Moving forward, I will look at the films in two stages, both of which will rely on particular ideas surrounding film, technology, and archives. The first will be concerned with Kurenniemi’s films and how they represent his initial attempt at “archiving,” and the second will briefly explore the relationships between his artistic production and the 2048 project.
“Digital as such does not mean anything. In this case it refers to ‘memory.’ It could refer to a tape recorder, an audiotape, which is another memory tool.”
23:56 – 24:21
A central component of Kurenniemi’s films is their documentary approach. His lens gathers data from both public and private spaces like any unassuming home movie camera would: documenting friends, family, lovers, passersby, along with landscapes and all the other peculiarities one can find in the real world. The footage is then cut up, rearranged, and put to new rhythms at a later time, giving them a different context or meaning. This is to say that the films appropriate reality in an effort not only to document the environments or people on the other side of the lens, but also to try and (re)create emotional or ideological states through the language of film.
Kurenniemi’s The Intoxicating Thread of Life gives us a perfect example of this approach. The film documents a group of Kurenniemi’s friends as they ingest psychedelic mushrooms. Instead of presenting an uninhibited view of the drug experience, Kurenniemi develops the film in three stages, each of which uses a different formal approach to document the effects of the drug. At first, through the use of overlay and other editing techniques, the spectator is presented images that mimic a hallucinatory experience, as though the camera itself has taken a hit. Then there is a dramatic shift as the film adopts a cinéma vérité style: the camera becomes a fly on the wall, simply watching the subjects experiment with their surroundings. And the final section is made up of footage from a psychedelic rock concert, documenting the different lighting effects used to create and/or add to the hallucinatory experience of the concert goer. In Intoxicating Thread, the representation of the psychedelic experience is approached dynamically through experimentation with visual language, and the film is able to both document and recreate the effects of psychedelic mushrooms for the spectator.
In order to understand this method fully, we cannot rely on the general definition of documentary as nonfiction film that approaches its subject objectivity. Instead, Vivian Sobchack suggests that we see documentary relationally, along a spectrum where home movies are at one end, fiction is at the other, and documentaries are in the middle. For Sobchack, these groupings are further delineated through the spectator’s experience with the audio-visual event: “the more dependent we are on the screen for specific knowledge of what we see in the film experience, the less likely we are to see beyond the screen’s boundaries and back into our own life-world” (“Towards a Phenomenology”). The home movie, then, is the least dependent, asking the spectator to see through the screen and onto remembered experience, while fiction is the most dependent, asking the spectator to bracket what is posited as real on the screen. Sobchack‘s discussion provides a base to explore the formal characteristics of Kurenniemi’s films and how they use aspects of the home movie to produce collages that are situated somewhere between documentary and fiction.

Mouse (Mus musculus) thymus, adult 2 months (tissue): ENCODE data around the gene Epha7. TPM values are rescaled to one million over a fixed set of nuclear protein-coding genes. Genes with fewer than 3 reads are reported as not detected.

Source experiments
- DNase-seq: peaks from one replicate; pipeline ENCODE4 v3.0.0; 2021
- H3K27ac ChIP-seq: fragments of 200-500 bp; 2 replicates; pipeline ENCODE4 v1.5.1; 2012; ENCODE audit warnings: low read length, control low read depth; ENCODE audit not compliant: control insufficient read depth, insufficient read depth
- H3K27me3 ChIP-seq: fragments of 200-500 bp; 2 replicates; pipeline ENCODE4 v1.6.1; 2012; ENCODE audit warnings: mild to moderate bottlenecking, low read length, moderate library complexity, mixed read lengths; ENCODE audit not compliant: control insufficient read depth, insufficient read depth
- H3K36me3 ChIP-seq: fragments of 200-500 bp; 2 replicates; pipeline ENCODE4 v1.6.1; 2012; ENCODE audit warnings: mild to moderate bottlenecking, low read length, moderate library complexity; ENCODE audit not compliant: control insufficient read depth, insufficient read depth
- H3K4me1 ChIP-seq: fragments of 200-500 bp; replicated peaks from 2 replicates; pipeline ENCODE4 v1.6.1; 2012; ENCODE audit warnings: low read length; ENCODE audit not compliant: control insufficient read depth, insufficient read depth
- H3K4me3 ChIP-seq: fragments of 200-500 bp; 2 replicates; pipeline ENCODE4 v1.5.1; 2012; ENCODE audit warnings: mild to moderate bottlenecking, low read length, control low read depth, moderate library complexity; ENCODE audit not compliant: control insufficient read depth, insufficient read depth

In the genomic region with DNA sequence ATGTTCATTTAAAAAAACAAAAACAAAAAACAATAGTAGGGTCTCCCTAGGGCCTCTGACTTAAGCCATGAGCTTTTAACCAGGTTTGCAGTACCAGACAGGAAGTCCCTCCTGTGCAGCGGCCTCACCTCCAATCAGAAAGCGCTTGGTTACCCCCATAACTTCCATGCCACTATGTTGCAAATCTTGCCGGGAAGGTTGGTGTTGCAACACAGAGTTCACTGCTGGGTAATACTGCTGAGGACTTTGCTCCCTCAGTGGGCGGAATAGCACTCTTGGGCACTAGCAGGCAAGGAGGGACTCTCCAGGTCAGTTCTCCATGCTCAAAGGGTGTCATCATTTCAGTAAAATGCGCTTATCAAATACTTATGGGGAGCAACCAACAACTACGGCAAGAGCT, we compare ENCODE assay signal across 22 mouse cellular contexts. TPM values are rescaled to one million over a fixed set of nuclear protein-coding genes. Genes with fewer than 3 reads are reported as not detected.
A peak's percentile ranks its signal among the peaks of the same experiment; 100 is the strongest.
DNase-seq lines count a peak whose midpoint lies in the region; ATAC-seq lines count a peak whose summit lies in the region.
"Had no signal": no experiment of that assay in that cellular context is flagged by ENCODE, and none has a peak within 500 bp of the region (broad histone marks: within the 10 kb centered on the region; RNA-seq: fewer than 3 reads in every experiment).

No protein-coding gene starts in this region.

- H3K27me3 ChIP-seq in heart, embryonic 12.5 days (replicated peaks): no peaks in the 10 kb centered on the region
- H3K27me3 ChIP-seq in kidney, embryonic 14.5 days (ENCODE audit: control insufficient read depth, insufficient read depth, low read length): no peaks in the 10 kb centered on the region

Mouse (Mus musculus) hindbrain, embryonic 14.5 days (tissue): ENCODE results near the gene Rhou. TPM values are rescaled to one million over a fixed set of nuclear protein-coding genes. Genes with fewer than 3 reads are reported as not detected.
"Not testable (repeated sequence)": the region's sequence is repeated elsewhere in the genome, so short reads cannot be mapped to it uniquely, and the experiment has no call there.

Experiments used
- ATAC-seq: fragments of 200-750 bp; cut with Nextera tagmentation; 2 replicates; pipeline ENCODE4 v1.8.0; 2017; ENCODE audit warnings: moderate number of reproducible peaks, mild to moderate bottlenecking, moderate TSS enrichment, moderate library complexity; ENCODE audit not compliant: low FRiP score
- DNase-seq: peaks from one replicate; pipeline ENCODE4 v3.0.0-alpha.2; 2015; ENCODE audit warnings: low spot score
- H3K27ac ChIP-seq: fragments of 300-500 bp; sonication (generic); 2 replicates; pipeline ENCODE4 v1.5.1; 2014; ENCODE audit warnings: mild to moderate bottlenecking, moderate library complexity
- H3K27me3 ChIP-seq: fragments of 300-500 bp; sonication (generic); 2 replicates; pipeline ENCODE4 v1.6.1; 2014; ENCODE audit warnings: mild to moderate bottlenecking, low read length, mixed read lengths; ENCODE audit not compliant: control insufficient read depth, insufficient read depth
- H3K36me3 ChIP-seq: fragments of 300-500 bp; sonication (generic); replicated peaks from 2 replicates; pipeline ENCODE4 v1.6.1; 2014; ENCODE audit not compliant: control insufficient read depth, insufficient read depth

We are not in uncharted territory, here. From the films of Dziga Vertov to Jean Vigo’s Á propos de Nice (1930), early experimental documentaries expose the rhetorical potential of visual language by disrupting the objectivity of a recorded event. This does not mean that the subjects of the film are relegated to fiction; rather they offer the spectator a representation of reality that is not so easily categorized by dominant binaries like real/fake or true/false. This is the radicalism that certain prominent mid-century experimental filmmakers latched onto. To be a bit reductive, there are two dominant modes at work here: the long shot investigations into real time of which certain films by Andy Warhol and Michael Snow are emblematic; and then there are filmmakers like Stan Brakhage, Bruce Baillie, and Marie Menken whose films are interested in the possibilities generated by montage, overlay, and other editing techniques.
Both groups rely heavily on a documentary approach, but the latter seems to be more preoccupied with psychology, or more specifically, states of consciousness. This is not to say that the films themselves are an effort to recreate consciousness or an individual through the documentation of their surroundings – the wondrous achievement of a Brakhage film is not that he gives us Stan Brakhage on the screen, but that he is able to solidify the medium’s potential to project the internal eye – and so, at the most, the spectator interacts with the essence of the filmmaker via idiosyncrasy.